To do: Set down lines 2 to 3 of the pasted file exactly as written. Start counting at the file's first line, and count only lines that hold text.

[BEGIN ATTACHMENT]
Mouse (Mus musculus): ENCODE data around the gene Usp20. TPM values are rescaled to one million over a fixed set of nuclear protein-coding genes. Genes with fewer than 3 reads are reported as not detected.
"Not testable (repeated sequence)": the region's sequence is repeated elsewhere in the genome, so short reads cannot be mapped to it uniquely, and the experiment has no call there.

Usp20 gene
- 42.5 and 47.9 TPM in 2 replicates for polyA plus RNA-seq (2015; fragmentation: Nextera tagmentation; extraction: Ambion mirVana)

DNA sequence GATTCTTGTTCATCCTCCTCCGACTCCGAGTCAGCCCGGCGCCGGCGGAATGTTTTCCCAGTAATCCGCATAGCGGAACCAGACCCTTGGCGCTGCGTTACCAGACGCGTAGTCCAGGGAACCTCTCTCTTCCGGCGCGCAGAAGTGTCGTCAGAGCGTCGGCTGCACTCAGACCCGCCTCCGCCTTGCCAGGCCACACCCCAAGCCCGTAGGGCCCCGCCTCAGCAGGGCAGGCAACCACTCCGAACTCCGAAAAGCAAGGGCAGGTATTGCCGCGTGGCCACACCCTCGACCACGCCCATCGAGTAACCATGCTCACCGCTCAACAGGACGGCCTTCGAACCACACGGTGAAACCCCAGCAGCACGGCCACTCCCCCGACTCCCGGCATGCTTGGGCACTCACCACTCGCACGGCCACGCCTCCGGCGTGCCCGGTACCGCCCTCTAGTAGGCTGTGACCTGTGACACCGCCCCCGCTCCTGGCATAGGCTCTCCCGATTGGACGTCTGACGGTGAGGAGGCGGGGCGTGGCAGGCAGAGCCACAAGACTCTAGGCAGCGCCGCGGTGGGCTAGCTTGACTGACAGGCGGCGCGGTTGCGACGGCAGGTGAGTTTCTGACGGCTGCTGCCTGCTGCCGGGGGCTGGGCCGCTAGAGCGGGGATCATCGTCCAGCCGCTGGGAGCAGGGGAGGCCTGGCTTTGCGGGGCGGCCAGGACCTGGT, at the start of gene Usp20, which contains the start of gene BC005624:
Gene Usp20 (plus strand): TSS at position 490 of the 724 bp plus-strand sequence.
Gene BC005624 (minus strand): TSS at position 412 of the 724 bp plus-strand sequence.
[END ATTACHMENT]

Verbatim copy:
"Not testable (repeated sequence)": the region's sequence is repeated elsewhere in the genome, so short reads cannot be mapped to it uniquely, and the experiment has no call there.

Usp20 gene